Following different pathways: effects of social relationships and social opportunity on students' academic trajectory after school transitions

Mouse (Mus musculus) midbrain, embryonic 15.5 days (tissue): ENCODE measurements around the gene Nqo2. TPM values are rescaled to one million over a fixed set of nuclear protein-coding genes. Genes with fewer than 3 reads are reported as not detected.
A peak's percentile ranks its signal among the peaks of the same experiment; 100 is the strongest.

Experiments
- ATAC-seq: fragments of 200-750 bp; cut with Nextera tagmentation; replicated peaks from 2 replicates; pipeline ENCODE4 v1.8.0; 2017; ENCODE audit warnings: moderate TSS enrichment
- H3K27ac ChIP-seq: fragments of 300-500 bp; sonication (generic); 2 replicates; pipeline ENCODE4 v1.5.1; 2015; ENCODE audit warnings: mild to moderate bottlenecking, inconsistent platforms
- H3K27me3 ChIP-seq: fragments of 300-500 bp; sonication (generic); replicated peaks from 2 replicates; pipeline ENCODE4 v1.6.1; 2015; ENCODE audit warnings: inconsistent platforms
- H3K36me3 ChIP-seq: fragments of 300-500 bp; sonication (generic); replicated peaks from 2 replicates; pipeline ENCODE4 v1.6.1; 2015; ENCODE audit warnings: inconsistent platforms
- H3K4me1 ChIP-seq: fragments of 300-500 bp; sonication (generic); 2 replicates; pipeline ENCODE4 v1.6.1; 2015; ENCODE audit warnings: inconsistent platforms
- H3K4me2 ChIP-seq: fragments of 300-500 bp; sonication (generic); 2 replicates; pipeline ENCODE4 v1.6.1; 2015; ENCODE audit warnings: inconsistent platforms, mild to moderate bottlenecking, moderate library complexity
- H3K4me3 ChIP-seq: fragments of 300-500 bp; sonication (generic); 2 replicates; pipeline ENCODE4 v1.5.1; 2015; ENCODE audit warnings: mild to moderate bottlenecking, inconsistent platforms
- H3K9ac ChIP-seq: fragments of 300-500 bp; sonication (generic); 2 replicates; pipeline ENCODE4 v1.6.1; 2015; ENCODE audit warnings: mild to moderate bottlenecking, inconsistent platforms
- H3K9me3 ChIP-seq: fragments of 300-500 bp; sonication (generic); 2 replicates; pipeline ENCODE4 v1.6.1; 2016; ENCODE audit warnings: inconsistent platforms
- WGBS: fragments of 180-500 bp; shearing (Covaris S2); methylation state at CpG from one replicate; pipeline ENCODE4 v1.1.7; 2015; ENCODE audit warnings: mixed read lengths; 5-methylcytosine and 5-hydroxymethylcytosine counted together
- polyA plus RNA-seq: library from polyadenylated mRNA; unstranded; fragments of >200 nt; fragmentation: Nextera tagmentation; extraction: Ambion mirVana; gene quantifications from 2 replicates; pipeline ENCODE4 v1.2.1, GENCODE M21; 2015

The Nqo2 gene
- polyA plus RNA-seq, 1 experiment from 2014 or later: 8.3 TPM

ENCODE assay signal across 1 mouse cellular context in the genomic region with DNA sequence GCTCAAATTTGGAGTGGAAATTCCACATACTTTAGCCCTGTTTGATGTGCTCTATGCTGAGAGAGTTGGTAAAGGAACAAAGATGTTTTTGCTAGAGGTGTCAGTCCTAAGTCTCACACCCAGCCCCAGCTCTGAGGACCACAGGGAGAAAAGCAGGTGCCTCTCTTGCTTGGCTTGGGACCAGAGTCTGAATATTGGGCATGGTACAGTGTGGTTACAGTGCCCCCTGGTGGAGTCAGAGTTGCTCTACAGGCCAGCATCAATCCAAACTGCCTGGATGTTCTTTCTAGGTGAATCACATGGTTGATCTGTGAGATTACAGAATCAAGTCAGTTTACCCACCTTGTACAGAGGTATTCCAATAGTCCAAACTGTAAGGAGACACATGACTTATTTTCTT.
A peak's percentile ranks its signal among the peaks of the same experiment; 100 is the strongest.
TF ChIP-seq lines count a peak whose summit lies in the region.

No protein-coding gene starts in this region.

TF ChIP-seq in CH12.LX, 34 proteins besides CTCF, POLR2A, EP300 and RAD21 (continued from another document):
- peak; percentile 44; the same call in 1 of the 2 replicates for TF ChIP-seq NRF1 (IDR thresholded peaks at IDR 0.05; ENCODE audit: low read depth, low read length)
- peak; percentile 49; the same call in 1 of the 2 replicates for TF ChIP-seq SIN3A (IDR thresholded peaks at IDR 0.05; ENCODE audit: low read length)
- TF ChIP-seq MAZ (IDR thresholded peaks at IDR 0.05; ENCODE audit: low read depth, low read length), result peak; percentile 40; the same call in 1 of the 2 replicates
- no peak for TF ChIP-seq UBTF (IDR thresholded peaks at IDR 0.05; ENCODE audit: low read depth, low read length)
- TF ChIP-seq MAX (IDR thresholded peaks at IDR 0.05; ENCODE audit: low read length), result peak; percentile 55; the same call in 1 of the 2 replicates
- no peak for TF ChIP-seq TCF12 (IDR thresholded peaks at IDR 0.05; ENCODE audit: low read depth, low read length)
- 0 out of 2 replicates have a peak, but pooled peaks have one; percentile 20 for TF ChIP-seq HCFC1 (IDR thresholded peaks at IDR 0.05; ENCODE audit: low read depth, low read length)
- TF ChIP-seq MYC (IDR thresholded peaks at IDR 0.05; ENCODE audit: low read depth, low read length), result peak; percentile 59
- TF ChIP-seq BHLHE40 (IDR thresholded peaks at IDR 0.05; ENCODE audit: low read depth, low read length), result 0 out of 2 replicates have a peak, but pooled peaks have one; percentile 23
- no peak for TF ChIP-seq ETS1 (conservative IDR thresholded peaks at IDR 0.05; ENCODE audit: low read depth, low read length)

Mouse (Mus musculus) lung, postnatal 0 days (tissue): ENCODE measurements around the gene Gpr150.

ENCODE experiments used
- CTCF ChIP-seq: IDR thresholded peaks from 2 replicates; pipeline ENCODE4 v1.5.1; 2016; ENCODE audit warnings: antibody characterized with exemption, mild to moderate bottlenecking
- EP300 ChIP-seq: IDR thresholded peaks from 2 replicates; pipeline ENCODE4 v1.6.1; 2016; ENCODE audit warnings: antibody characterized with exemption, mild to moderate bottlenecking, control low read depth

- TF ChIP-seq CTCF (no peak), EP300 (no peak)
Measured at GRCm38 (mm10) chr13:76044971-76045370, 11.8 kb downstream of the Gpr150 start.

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This study investigates student school transitions during adolescence, and how the maintenance and disruption of social ties during this school change affects students' academic trajectory through high school. School transitions are a compulsory part of the American system of education and are characterized as the movement of students between schools. Students follow these institutional pathways when they change schools, and which pathway followed plays a role in how they adjust to the new school. Some transitions are normative and are a part of the organization of schools, such as the transition from middle to high school. Some involve deviation from the traditional path, such as transferring during high school. In either case, transitions interrupt students' academic trajectory through school and involve a transformation of school-based social relationships that affect academic success. Effects of transitions have been underconceptualized in current empirical research, particularly with regard to the nonacademic realm of schools. This dissertation extends research on school transitions by broadening our understanding of how student movement between institutions affects their academic trajectory and how this is linked to three crucial aspects of student transitions: institutional pathway, social relationships made in schools and the opportunity for new social ties at the receiving school. Results reinforce that both affective attachment and extracurricular involvement are related to students overall academic trajectory. This is the case even after those ties are disrupted and reconfigured by changing schools. Results also suggest that social opportunity at the receiving institution is protective against low academic outcomes in the transition to high school, particularly among students who are socially and academically disengaged in middle school. Finally, results point to similarities among students who follow divergent institutional pathways, either in the transition to high school or for those who transfer during high school. Specifically, these students fare better after a school change by the end of high school, net of where they started academically, if they are disengaged from the sending school.